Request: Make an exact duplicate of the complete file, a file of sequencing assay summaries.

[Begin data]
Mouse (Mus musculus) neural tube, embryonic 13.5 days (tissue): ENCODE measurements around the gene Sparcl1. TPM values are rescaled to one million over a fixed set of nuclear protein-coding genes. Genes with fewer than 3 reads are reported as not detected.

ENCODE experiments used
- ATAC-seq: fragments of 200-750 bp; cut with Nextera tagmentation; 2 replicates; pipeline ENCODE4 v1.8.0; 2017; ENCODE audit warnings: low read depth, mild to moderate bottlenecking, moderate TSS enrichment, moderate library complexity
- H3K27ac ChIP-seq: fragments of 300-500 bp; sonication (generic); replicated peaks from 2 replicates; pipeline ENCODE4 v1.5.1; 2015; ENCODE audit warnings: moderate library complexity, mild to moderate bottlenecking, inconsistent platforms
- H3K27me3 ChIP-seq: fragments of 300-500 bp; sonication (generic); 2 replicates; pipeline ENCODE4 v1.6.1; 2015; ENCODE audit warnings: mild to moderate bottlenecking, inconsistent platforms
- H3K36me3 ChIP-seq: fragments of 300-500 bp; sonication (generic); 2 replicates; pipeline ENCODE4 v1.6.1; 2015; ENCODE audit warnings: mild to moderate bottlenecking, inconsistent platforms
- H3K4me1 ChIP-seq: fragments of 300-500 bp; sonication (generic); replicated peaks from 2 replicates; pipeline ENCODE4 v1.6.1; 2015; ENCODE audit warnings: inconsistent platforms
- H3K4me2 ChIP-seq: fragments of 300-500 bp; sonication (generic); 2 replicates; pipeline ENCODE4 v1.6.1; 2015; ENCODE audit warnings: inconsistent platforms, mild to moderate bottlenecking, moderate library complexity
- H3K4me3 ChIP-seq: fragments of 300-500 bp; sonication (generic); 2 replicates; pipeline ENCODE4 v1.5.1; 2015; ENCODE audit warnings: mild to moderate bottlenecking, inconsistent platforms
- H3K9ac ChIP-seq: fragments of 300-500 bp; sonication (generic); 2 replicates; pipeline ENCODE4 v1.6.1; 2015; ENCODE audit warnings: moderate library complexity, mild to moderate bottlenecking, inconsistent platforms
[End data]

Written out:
Mouse (Mus musculus) neural tube, embryonic 13.5 days (tissue): ENCODE measurements around the gene Sparcl1. TPM values are rescaled to one million over a fixed set of nuclear protein-coding genes. Genes with fewer than 3 reads are reported as not detected.

ENCODE experiments used
- ATAC-seq: fragments of 200-750 bp; cut with Nextera tagmentation; 2 replicates; pipeline ENCODE4 v1.8.0; 2017; ENCODE audit warnings: low read depth, mild to moderate bottlenecking, moderate TSS enrichment, moderate library complexity
- H3K27ac ChIP-seq: fragments of 300-500 bp; sonication (generic); replicated peaks from 2 replicates; pipeline ENCODE4 v1.5.1; 2015; ENCODE audit warnings: moderate library complexity, mild to moderate bottlenecking, inconsistent platforms
- H3K27me3 ChIP-seq: fragments of 300-500 bp; sonication (generic); 2 replicates; pipeline ENCODE4 v1.6.1; 2015; ENCODE audit warnings: mild to moderate bottlenecking, inconsistent platforms
- H3K36me3 ChIP-seq: fragments of 300-500 bp; sonication (generic); 2 replicates; pipeline ENCODE4 v1.6.1; 2015; ENCODE audit warnings: mild to moderate bottlenecking, inconsistent platforms
- H3K4me1 ChIP-seq: fragments of 300-500 bp; sonication (generic); replicated peaks from 2 replicates; pipeline ENCODE4 v1.6.1; 2015; ENCODE audit warnings: inconsistent platforms
- H3K4me2 ChIP-seq: fragments of 300-500 bp; sonication (generic); 2 replicates; pipeline ENCODE4 v1.6.1; 2015; ENCODE audit warnings: inconsistent platforms, mild to moderate bottlenecking, moderate library complexity
- H3K4me3 ChIP-seq: fragments of 300-500 bp; sonication (generic); 2 replicates; pipeline ENCODE4 v1.5.1; 2015; ENCODE audit warnings: mild to moderate bottlenecking, inconsistent platforms
- H3K9ac ChIP-seq: fragments of 300-500 bp; sonication (generic); 2 replicates; pipeline ENCODE4 v1.6.1; 2015; ENCODE audit warnings: moderate library complexity, mild to moderate bottlenecking, inconsistent platforms